The cyberthieves who stole millions of credit and debit card numbers from major U.S. retailers and restaurant chains in recent years have been caught.
U.S. law enforcement authorities announced Wednesday the arrests and indictment of three leaders of FIN7, a notorious Eastern European cybercriminal group long suspected of carrying out several waves of attacks on more than 120 U.S. companies between 2015 and 2017.
The targeted companies were predominantly in the restaurant, gaming and hospitality industries, with prosecutors disclosing the names of only even, including Chipotle Mexican Grill, Chili’s, Arby’s, Red Robin and Jason’s Deli, all of which have publicly attributed recent data breaches to FIN7.
Officials identified the three arrested FIN7 leaders as Ukrainian nationals Dmytro Fedorov, 44, Fedir Hladyr, 33,and Andrii Kolpakov, 30.
Hladyr, the group’s alleged systems administrator, is in federal custody in Seattle after being arrested in Germany in January and extradited to the United States in early May.
Fedorov, who allegedly supervised other FIN7 hackers, and Kolpakov, another purported supervisor for the group, remain in custody in Poland and Spain respectively pending their extradition to the United States.
The three hackers were each charged in federal court in Seattle on Wednesday with 26 counts of conspiracy, wire fraud, computer hacking, access device fraud, and aggravated identity theft.
“The naming of these FIN7 leaders marks a major step towards dismantling this sophisticated criminal enterprise,” Special Agent in Charge Jay S. Tabb Jr. of the FBI’s Seattle field office said at a press conference in Seattle.
Cybercrime is a $600 billion global business, according to Dan Short, a senior director at Visa. The crooks and scam artists that inhabit the ecosystem have grown increasingly sophisticated in recent years, making their capture more difficult.
But growing cooperation among private companies, cybersecurity firms, and law enforcement agencies has led to a string of high profile takedowns of cybercriminal enterprises over the past year.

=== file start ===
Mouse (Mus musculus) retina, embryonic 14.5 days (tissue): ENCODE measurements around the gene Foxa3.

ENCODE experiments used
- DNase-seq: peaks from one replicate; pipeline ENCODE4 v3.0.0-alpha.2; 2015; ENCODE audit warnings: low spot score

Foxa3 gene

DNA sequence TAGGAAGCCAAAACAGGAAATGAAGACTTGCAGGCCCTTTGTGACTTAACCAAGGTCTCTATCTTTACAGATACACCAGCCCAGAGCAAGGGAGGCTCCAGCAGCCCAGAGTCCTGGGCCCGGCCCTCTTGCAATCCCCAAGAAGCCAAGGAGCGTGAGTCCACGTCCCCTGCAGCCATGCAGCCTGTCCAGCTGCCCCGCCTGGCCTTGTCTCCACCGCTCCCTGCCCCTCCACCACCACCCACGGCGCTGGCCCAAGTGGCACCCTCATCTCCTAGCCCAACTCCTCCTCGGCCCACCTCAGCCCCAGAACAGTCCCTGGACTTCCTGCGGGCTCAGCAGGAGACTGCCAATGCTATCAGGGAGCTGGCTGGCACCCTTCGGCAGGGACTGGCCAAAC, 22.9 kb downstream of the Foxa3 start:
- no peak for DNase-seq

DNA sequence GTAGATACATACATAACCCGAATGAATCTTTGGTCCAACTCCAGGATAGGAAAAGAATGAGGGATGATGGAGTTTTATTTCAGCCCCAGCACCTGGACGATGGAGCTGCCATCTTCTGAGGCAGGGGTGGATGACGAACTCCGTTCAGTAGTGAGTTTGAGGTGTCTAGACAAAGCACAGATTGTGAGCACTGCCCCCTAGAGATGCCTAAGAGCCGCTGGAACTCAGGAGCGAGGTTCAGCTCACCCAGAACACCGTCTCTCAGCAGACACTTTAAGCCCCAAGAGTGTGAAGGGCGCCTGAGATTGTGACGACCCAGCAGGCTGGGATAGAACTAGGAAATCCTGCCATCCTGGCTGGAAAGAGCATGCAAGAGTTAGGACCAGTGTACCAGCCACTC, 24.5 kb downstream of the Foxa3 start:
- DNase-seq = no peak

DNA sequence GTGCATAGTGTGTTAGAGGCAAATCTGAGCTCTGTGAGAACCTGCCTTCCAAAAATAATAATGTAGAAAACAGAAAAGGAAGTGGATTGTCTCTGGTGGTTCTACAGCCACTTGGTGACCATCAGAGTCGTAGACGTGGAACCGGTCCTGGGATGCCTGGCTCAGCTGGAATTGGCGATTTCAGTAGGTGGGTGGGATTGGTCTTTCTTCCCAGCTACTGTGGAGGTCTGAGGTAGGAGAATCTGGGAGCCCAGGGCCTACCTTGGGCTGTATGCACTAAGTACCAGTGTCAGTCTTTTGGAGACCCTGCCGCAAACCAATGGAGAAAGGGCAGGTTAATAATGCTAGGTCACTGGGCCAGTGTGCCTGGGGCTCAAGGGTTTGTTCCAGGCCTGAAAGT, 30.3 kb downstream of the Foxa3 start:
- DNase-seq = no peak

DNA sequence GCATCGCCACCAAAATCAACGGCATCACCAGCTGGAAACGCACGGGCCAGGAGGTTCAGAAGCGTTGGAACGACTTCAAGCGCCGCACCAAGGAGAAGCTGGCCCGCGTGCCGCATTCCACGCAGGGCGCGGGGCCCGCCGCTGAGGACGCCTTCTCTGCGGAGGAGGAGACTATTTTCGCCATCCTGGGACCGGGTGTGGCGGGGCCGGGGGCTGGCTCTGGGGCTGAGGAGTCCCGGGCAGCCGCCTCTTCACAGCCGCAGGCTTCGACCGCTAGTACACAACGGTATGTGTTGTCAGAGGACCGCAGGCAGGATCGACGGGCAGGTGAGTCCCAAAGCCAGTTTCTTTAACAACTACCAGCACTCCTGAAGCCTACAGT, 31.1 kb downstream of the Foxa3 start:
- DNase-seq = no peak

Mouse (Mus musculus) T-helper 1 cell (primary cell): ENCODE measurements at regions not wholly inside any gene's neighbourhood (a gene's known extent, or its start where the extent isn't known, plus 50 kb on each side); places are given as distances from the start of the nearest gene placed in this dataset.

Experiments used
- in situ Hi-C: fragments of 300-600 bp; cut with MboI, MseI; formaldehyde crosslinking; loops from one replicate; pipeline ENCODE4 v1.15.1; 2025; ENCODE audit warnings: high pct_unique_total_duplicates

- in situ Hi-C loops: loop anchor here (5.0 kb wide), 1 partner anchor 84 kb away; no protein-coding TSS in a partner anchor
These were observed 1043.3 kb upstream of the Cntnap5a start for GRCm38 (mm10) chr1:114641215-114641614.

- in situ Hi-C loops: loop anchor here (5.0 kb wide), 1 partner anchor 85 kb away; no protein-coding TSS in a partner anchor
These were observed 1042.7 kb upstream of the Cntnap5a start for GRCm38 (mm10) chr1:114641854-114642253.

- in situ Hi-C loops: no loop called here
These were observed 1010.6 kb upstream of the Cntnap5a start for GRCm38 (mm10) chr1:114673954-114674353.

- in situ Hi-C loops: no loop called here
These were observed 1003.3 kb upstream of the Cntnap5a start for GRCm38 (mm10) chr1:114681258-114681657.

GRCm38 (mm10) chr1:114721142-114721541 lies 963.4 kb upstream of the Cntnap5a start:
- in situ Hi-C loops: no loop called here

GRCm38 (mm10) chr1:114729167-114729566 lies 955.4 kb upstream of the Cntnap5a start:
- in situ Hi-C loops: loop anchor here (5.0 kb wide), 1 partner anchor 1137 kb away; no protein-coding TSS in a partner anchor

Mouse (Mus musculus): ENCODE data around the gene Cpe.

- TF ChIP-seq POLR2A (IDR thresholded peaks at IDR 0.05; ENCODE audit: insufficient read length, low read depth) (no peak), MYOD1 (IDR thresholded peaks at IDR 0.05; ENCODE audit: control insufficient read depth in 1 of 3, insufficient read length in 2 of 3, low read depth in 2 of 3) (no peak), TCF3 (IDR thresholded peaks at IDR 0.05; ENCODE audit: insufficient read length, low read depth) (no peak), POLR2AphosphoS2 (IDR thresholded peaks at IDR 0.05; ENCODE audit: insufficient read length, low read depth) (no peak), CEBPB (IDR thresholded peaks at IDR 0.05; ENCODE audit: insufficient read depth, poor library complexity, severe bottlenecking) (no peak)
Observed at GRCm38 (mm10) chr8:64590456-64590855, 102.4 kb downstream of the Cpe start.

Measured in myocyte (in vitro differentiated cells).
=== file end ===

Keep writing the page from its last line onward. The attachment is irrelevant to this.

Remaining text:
Richard Downing, an acting deputy assistant attorney general, said law enforcement authorities would not have caught the three hackers “if it weren’t for our relationships with law enforcement agencies in other countries.”
Credit card giants Visa and Mastercard, both victims of massive data breaches in recent years, said they cooperated with the FIN7 investigation, which is still ongoing.
Kimberly Goody, manager of financial crime analysis at FireEye, a leading cybersecurity firm that works with law enforcement, said the FIN7 arrests demonstrated the impact of public-private partnerships in cybercriminal investigations.
“As sophisticated threat groups like FIN7 continue to emerge, partnerships between governments, private industry, and cybersecurity companies will play a very important role in combating these threats,” she said.
Prolific hacking group
Goody said FIN7’s “exceptional social engineering savvy and innovative methods to evade detection played a key role in their rise as a sophisticated organized criminal enterprise.”
Law enforcement officials describedFIN7 as “a prolific hacking group” composed of dozens of hackers that developed various malware and operated servers in several countries, including the United States.
To operate under the guise of a legitimate business, FIN7 created a computer security pen testing company called Combi Security, purportedly with offices in Russia and Israel.
To gain access to the computer networks of the businesses, FIN7 hackers used a technique knowing as phishing, emailing their employees well-crafted, legitimate-looking messages with attachments embedded with malware. The employees would be urged to open the attachments to read details of their purported catering or hotel reservation orders. Once opened, the malware would be activated, allowing the hackers access to the company’s computer networks.
According to the indictment, FIN7 frequently targeted companies whose customers use credit and debit cards when they make a purchase at so-called point-of-sale systems.
15 million card numbers
The indictment says that FIN7 stole more than 15 million payment card numbers from more than 6,500 point-of-sale terminals at more than 3,600 business locations in 47 states and the District of Columbia.
The attackers also targeted companies in England, Australia and France.
The stolen data was then offered for sale on criminal marketplaces on the internet and websites such as Joker’s Stash.
Annette Hayes, U.S. Attorney for Western Washington State, where some of the victim companies are based, said the loss from the stolen cards is in the tens of millions of dollars.
“Cybercriminals who believe that they can hide in faraway countries and operate behind keyboards without getting caught are just plain wrong,” Hayes said.